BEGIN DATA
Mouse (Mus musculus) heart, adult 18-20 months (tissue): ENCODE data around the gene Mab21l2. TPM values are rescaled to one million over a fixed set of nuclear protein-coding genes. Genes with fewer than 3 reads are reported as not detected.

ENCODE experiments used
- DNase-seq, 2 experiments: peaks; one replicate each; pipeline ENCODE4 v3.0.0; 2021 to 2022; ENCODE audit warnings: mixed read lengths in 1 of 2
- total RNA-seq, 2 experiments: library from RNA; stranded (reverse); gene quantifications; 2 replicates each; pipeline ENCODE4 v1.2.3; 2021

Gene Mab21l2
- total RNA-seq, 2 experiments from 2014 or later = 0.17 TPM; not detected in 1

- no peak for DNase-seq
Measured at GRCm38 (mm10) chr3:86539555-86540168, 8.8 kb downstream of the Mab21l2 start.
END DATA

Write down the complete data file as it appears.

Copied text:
Mouse (Mus musculus) heart, adult 18-20 months (tissue): ENCODE data around the gene Mab21l2. TPM values are rescaled to one million over a fixed set of nuclear protein-coding genes. Genes with fewer than 3 reads are reported as not detected.

ENCODE experiments used
- DNase-seq, 2 experiments: peaks; one replicate each; pipeline ENCODE4 v3.0.0; 2021 to 2022; ENCODE audit warnings: mixed read lengths in 1 of 2
- total RNA-seq, 2 experiments: library from RNA; stranded (reverse); gene quantifications; 2 replicates each; pipeline ENCODE4 v1.2.3; 2021

Gene Mab21l2
- total RNA-seq, 2 experiments from 2014 or later = 0.17 TPM; not detected in 1

- no peak for DNase-seq
Measured at GRCm38 (mm10) chr3:86539555-86540168, 8.8 kb downstream of the Mab21l2 start.